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I am finding often the need to very often wait until the next second to do the next operation in a series. This slows down unit tests quite considerably. So here's my question:

Instead of doing Thread.sleep(1000) is there a quicker more efficient way to sleep until the second changes to the next second?

Say the time is 1:00:89

I sleep one second to 1:01:89

I would rather continuing executing when the time hits 1:01 or as close as possible.

Is this reasonably possible? ^_^

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up vote 10 down vote accepted

Well, you could do something like:

long millisWithinSecond = System.currentTimeMillis() % 1000;
Thread.sleep(1000 - millisWithinSecond);

It won't be exact, mind you - you may need to iterate, which is a bit messy.

However, it would be better not to have to sleep at all. Could you inject a "sleeping service" which would allow you to fake the sleeps out in tests? (I've rarely needed to do that, but I've often injected a fake clock to report different times.) What's the purpose of sleeping in the production code at all?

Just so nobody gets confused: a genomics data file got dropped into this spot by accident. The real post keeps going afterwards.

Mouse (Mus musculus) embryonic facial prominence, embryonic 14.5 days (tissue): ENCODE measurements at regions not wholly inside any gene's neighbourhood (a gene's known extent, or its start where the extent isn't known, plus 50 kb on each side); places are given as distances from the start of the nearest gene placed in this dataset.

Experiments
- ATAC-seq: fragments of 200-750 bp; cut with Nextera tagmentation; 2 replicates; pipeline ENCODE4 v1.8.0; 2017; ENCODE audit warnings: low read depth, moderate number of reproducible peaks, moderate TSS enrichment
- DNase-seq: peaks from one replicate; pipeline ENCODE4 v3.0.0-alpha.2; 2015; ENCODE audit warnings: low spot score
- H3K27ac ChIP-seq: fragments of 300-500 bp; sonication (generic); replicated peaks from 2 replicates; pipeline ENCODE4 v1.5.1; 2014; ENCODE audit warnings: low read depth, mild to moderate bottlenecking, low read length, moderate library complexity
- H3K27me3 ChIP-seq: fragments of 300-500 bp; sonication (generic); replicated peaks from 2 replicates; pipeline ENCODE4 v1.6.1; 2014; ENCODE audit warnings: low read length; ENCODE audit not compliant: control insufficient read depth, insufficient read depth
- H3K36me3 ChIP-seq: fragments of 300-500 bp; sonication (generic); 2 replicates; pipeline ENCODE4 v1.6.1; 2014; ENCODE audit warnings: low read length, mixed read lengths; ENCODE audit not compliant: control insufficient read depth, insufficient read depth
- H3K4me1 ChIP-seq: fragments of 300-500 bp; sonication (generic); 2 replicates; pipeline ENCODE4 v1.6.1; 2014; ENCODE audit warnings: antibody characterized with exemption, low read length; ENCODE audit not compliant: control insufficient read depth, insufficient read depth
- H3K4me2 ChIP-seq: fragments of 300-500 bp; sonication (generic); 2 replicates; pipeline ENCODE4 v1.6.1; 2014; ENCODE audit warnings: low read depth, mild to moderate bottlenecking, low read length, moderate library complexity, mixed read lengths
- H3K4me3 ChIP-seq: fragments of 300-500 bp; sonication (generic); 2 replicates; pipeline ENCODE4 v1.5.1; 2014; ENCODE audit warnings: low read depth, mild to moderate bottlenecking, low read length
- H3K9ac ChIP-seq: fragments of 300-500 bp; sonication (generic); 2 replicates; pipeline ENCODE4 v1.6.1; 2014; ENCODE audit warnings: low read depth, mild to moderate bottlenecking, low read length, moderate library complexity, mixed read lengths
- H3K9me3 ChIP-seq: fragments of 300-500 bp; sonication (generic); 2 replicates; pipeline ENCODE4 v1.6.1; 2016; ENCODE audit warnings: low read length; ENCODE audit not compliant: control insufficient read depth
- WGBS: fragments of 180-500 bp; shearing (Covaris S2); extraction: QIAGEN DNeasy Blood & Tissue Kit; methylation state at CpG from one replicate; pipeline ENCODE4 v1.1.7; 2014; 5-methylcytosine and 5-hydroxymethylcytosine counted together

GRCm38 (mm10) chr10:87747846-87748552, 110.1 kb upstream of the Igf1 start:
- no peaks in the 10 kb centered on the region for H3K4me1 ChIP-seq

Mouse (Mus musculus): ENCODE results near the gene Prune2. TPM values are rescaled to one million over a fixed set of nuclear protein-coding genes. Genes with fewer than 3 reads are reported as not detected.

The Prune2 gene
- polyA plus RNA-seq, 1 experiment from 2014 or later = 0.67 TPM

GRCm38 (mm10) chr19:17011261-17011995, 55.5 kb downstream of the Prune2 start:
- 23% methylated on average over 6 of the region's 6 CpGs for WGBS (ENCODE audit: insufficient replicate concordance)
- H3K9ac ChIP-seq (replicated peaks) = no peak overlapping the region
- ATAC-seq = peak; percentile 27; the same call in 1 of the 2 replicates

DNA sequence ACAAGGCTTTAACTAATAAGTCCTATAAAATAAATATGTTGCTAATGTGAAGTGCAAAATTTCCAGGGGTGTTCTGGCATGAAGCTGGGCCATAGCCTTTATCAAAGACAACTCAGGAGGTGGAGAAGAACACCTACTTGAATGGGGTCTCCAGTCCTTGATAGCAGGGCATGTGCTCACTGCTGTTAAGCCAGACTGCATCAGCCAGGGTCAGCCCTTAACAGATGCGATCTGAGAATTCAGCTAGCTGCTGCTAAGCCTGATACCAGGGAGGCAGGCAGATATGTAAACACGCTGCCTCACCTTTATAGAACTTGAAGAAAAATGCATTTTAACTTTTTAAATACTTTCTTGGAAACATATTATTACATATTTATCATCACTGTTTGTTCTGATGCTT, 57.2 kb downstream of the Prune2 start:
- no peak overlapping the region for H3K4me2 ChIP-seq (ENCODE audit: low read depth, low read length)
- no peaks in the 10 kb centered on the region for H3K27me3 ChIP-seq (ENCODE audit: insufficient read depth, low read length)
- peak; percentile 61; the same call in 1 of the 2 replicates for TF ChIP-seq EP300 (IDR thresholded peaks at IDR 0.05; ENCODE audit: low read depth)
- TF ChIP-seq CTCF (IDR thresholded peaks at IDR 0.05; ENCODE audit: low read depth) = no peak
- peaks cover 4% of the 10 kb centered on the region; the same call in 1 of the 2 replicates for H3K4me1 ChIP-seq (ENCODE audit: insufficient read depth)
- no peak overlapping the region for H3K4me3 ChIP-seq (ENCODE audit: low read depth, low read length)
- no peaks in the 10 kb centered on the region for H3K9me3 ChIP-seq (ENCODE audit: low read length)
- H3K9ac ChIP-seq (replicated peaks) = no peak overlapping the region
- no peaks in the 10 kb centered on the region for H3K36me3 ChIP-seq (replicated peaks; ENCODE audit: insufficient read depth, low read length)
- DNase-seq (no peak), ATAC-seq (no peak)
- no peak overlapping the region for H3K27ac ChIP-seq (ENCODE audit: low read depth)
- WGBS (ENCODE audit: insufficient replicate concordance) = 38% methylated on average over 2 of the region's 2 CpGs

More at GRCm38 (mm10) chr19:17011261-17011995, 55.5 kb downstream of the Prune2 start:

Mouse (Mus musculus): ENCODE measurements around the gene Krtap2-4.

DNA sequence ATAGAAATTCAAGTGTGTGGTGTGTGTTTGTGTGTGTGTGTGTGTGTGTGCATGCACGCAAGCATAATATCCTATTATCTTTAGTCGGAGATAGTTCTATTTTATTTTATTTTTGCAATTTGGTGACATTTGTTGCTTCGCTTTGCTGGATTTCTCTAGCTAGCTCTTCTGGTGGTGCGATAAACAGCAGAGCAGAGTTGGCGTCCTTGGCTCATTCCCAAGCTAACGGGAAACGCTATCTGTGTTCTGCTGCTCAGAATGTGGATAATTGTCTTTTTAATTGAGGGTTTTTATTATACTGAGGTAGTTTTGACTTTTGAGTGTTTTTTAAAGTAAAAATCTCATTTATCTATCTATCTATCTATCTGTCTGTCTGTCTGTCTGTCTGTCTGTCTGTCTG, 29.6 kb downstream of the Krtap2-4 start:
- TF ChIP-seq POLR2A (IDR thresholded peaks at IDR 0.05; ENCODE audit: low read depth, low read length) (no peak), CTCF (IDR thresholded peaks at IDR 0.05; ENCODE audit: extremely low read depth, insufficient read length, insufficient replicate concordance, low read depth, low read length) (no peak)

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+1 for noting that you shouldn't be sleeping in unit tests/production code – I82Much Aug 24 '10 at 22:12
@Tim Bender, I thought it was exactly the other way around - that the thread may be woken at any time, long before the sleep time is up. – Prof. Falken May 18 '11 at 16:09
@Jon Skeet, I use a web service which must only be called at most once a second. If called more often, I am blocked. – Prof. Falken May 18 '11 at 16:10
@Amigable: Okay, so injecting a sleeping service is likely to be better than calling Thread.sleep directly. – Jon Skeet May 18 '11 at 16:12
@Amigable, you're right. I think I had read that from another article. Here is an SDN bug that describes why an "at least" guarantee can not be made: – Tim Bender May 19 '11 at 2:57

When you say "the second", do you mean the second of the system clock? You can get the current time in milliseconds via System.currentTimeMillis(), then subtract that from 1000 and sleep by that amount, but keep in mind that Thread.sleep() is not perfectly accurate, so don't be surprised if you overshoot by a bit.

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